Making it work correctly, and placing it at the right height from the ground, is one of the most important secrets to success in F1 this season.
We are, of course, referring to the floor, and more specifically, its lower side (the one that faces the tarmac). This is usually an invisible element on cars, expect in rare situations, such as when Carlos Sainz crashed out of qualifying in Imola.
With the F1-75 being carefully lifted from the gravel, photographers pounced to capture some fascinating details of the top-secret underfloor.
Why is the floor suddenly so important in F1?
With the return of ground effect in F1, obtained through the Venturi channels that span the floor, this area guarantees the highest percentage of the total downforce produced on 2022-spec cars, reaching almost 80 per cent.
The design, placement and curvature of the channels all play a role in achieving the dream scenario of maximum aerodynamic load with the least drag possible.
These are general targets, but depending on the overall design of the car, they can be achieved with the shape of the floor, the channels and the curvature of the lower partitions, which are profoundly different up and down the grid.
This explains why, as mentioned, all teams do whatever they can to keep these details hidden from the eyes of the competitors.
It is natural to assume that the floor of the highly-competitive F1-75 (see below) was an area of curiosity for rival teams from the beginning of the season.
How are Ferrari managing the porpoising phenomenon?
One of the more intriguing characteristics of the F1-75 is that it only suffers a partial decrease in performance from porpoising – the aerodynamic jolts triggered by the floor stalling as the speed and the load produced by it increases.
Despite the dramatic television footage and driver comments, there is only a marginal impact on the pure performance of Ferrari's car.
The explanation we gathered from some engineers in Imola is that the frequency of the jolts varies from car to car. In practice, the higher the frequency, the more complex it is to manage the phenomenon, making the car dynamically unstable.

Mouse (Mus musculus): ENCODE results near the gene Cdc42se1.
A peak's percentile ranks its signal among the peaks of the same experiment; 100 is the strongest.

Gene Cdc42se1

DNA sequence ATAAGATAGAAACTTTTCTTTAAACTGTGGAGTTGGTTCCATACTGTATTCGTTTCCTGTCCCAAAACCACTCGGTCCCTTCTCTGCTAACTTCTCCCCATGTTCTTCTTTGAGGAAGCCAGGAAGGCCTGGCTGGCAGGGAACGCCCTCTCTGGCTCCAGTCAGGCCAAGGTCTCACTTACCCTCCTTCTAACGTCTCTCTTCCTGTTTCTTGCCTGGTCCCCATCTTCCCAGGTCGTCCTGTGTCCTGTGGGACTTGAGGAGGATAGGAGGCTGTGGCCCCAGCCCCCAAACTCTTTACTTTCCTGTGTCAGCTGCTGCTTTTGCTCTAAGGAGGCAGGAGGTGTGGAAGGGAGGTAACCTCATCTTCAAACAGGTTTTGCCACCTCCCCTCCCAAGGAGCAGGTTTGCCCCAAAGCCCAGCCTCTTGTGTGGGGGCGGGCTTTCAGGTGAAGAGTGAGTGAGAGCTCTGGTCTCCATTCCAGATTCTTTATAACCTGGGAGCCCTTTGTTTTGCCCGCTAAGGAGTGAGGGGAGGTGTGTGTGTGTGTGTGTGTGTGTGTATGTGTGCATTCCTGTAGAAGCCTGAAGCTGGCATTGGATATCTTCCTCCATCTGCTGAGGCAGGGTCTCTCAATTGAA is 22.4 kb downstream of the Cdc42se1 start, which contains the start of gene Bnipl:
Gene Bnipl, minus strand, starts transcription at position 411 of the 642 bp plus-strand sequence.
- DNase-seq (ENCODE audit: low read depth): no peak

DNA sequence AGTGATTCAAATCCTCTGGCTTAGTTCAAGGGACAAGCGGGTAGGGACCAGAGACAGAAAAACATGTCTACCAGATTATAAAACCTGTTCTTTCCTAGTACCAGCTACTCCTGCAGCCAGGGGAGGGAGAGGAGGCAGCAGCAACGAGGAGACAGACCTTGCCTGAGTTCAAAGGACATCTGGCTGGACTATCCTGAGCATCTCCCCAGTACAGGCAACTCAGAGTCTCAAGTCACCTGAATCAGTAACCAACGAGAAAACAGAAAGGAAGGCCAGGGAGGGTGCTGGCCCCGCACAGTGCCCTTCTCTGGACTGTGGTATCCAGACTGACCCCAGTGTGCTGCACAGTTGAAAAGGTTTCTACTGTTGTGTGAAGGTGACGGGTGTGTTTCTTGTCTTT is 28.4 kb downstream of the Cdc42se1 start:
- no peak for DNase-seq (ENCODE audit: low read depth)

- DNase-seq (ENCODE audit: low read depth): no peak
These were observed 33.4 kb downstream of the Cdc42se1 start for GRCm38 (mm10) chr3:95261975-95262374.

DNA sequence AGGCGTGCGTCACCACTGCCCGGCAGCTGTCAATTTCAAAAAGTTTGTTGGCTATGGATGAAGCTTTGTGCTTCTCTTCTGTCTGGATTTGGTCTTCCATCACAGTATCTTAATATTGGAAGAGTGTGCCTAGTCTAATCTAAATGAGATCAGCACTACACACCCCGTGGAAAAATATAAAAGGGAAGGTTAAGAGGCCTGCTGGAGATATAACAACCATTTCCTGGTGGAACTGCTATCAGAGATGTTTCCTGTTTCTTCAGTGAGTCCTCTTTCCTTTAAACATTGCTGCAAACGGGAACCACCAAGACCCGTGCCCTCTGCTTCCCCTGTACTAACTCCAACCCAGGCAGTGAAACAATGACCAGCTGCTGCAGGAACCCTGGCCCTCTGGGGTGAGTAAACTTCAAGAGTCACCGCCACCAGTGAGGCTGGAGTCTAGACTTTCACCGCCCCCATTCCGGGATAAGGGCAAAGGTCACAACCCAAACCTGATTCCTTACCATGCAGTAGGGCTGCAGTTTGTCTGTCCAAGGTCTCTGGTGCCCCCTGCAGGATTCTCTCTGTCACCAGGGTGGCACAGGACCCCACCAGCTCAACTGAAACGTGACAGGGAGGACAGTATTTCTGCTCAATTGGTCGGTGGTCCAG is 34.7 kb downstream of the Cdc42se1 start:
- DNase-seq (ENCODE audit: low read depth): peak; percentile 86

This all depends on two factors. On the one hand, the specific conformation of the floor, and on the other hand, the ride height adopted.
the compromise for this last parameter seems to have made
it possible to find a lower porpoising frequency than other cars, such as the
Furthermore, the triggering speed of the porpoising seems to be higher on the Ferrari, thus allowing - during the braking phase - effective damping.
It does not seem at all coincidental that in Imola, the car that dominated the entire weekend - the Red Bull RB18 - was the one that managed to best reduce the jolts.
How did Red Bull manage their step forward?
Crucial to Red Bull's performance improvement was an updated floor, with the team adopting the solution from Ferrari and Aston Martin via a double splitter (see above) – two micro profiles under the body that energise the flow directed to the Venturi channels.
No less important - especially for the car's behaviour through high-speed corners, of which there are many at Imola - was the reduction in car weight.
According to paddock talk, the new and improved Red Bull is around four kilograms lighter.
These changes are not strictly related to managing the porpoising effects, but improvements in terms of the dynamics of the car as a whole.
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What will Ferrari bring in response?
Returning to the floor, it is almost certain that at the Spanish Grand Prix, Ferrari will introduce a revised diffuser, aimed at managing the stall of air more efficiently.
Before that, they look set to bring a new rear wing to the upcoming round in Miami.
The developments, their scope and - above all - their effectiveness, also in light of Red Bull's improved competitiveness, will set the scene for how this season's title battle plays out.
Ferrari know they can't make mistakes, but they are equally aware that they have the technical and human resources so as not to be caught unprepared.
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